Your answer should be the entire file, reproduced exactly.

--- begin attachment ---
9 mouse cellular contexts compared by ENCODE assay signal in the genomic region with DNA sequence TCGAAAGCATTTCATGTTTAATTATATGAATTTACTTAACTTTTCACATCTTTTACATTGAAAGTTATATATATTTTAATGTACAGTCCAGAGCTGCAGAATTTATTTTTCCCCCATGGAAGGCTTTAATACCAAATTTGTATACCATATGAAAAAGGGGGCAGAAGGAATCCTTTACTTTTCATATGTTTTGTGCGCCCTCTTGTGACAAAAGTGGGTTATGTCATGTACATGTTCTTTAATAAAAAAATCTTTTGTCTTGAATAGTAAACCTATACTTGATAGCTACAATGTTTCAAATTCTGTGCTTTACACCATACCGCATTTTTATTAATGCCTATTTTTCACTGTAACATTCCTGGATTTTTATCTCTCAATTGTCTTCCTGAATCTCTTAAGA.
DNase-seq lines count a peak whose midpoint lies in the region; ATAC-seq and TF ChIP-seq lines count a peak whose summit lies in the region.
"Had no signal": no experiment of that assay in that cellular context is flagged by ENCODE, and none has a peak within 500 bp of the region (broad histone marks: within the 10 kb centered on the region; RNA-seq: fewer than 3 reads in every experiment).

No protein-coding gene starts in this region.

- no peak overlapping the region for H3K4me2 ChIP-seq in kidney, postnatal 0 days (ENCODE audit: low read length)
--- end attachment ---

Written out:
9 mouse cellular contexts compared by ENCODE assay signal in the genomic region with DNA sequence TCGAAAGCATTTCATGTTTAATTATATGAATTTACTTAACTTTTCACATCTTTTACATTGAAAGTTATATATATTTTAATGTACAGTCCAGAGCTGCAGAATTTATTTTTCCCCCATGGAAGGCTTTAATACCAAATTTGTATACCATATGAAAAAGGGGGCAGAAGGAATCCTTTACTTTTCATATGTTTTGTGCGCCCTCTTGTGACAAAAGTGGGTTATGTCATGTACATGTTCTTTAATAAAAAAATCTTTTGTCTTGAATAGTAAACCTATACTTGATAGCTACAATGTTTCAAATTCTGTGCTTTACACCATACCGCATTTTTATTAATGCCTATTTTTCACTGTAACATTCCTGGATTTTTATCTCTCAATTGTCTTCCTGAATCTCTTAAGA.
DNase-seq lines count a peak whose midpoint lies in the region; ATAC-seq and TF ChIP-seq lines count a peak whose summit lies in the region.
"Had no signal": no experiment of that assay in that cellular context is flagged by ENCODE, and none has a peak within 500 bp of the region (broad histone marks: within the 10 kb centered on the region; RNA-seq: fewer than 3 reads in every experiment).

No protein-coding gene starts in this region.

- no peak overlapping the region for H3K4me2 ChIP-seq in kidney, postnatal 0 days (ENCODE audit: low read length)